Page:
Is Pyramidal Sweet Spot Training Better than Polarized?
Coach Christian Parrett discusses pyramidal training: what it is, research studies from world tour athletes that support its use, real-world examples of how pyramidal training differs from polarized training, and why the 'Polarized versus Sweet Spot Training' is a false debate.
What is Polarized Training? What is Pyramidal Training?
- Discuss three-zone model.
- Remind people where these concepts come from: studies into TID of elite athletes (IOW this isn’t hard science, it’s just breaking open training diaries).
- Polarized: Lots of time in Zone 1, focused work in Zone 3, almost no time in Zone 2
- Pyramidal: Lots of time in Zone 1, plenty of time in Zone 2, a bit of time in Zone 3, and ratios may change throughout the season.
- Evidence of both in elite athletes but in cyclists it’s almost always pyramidal.
Chart to explain three-zone model
Studies to Discuss:
As we mentioned earlier, studies into the TID of cyclists seem to strongly indicate a pyramidal intensity distribution. We’re going to discuss a few below that we found interesting, but there are certainly more out there:
- Evolution of physiological and hematological parameters with training load in elite male road cyclists: a longitudinal study
- Study of Spanish Elite U23 Cyclists
- Intensity distribution is below: (Pre-season period was shorter than in-season which is why hours are higher in the second period)
- Worth mentioning that First and Second Thresholds+v02max didn’t really change in the second period with the extra intensity, case for ‘building your base’
- Training Characteristics of Male and Female Professional Road Cyclists: A Four-Year Retrospective Analysis
- Distribution charts are on page 18 of downloaded PDF
- Power Zones are Coggan Zones with the exception that everything above 105% of FTP is Zone 5 (so Z5 and 6 are combined)
- “Pyramidal”distribution with a ton of time in Zones 1 and 2 (lots of racing) but more time in Z3 than Z4, and more than in Z5. Impossible to say how much of the Z4 was below FTP and how much was above, but there’s definitely substantially more time in Z3 and the lower portion of Z4 (Sweet Spot) than above threshold
- The women do substantially less time in Z1 and Z2-perhaps an important point for non world-tour athletes (IOW they don’t do less Z1 and Z2 because they’re women, they do it because the races are shorter).
- Training Characteristics and Power Profile of Professional U23 Cyclists throughout a Competitive Season
- Recent study into the training habits of U23 cyclists on a UCI Continental team.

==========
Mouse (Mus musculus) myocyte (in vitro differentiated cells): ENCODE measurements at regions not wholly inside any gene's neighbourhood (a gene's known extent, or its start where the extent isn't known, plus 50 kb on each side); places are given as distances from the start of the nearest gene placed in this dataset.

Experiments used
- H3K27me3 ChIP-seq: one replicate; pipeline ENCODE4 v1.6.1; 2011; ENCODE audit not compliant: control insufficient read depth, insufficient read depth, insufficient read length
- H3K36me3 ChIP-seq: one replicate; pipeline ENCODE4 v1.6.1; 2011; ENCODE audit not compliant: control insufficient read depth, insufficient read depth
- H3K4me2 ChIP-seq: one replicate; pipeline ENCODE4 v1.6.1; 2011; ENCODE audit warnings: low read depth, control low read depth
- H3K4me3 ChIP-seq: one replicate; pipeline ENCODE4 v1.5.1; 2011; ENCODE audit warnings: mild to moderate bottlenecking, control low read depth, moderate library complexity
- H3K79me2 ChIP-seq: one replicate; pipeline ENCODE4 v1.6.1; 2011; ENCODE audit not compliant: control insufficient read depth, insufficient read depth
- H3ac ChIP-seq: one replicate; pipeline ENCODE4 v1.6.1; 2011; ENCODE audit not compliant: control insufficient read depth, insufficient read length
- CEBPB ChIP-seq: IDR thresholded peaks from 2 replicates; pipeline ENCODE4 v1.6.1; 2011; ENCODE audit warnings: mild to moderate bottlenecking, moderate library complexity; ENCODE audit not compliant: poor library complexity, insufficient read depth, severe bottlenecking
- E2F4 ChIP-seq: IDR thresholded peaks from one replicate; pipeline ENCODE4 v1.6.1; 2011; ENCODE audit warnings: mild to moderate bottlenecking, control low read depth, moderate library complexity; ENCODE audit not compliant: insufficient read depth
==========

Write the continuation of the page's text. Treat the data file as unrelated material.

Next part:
- Polarized and Pyramidal Training Intensity Distribution: Relationship with a Half-Ironman Distance Triathlon Competition
- The average distribution across the entire season was 17.4–19.4% in Time <VT1, 50.8–62.5% in Time VT1–2 and 8.0–9.3% in Time >VT2 and could thus be classiﬁed as a threshold training intensity distribution.
- This group spent a massive amount of time in the ‘middle’ zone, aka sweet spot!
- This is an oddly large time in that zone; my theory is the team is probably made up mostly of riders who live in the mountains and thus even their endurance rides include a lot of climbing at tempo.
- We should briefly mention there’s some actual interventional studies into this, so no one throws a ‘but look at this study’ in our face.
- Not much agreement: studies that show polarized athletes do better, studies that show pyramidal do better, studies that show no difference.
- Lots of issues with study length and design: many studies are too short, in other studies the non-polarized group is doing sort of silly stuff with their training.
- Overall there’s not much data in these studies that seems too compelling other than to possibly support a polarized approach during a taper/peak period.
Anecdotes/Real World Experience
I was thinking after discussing some of these studies we could discuss some real world anecdotes:
- Allie had a great point on our last podcast. In her pre-season she did a ton of sweet spot, in the season her training became more polarized during race season. Probably worth mentioning racing contains a lot of sweet spot so her race days probably let her maintain.
- Common sense anecdotes about pro cyclists: Why would pro cyclists do mountain training camps if sweet spot were bad? Or live in the mountains?
- I’m sure you have some anecdotes from working with pros!
My favorite example is how Timmy Duggan worked for Peter Sagan in the Tour of CA and then won USPRO. Ian Boswell Sweet Spots (podcast June, 2021)
Conclusion: Why is ‘Polarized vs Sweet Spot’ a false debate
Lately, with the popularity of polarized training, we see a lot of ‘polarized vs sweet spot’ debates, and we even get asked about it.
We think this is a bit silly! Now that we’ve explained a bit what polarized training and pyramidal training are, we can explain why:
“Polarized Training” is an intensity distribution: it’s the sum of all the training sessions you do over a training block, season, or career.
“Sweet Spot Training” is a type of workout or a training zone. It’s not an intensity distribution, and no one would seriously suggest doing ONLY sweet spot. So “Polarized vs Sweet Spot” is like saying “Polarized vs tabata intervals” or “Polarized vs weight training.”
A more real debate would be “Pyramidal vs Polarized,” with sweet spot training forming an important part of a pyramidal training plan, as we discussed above.
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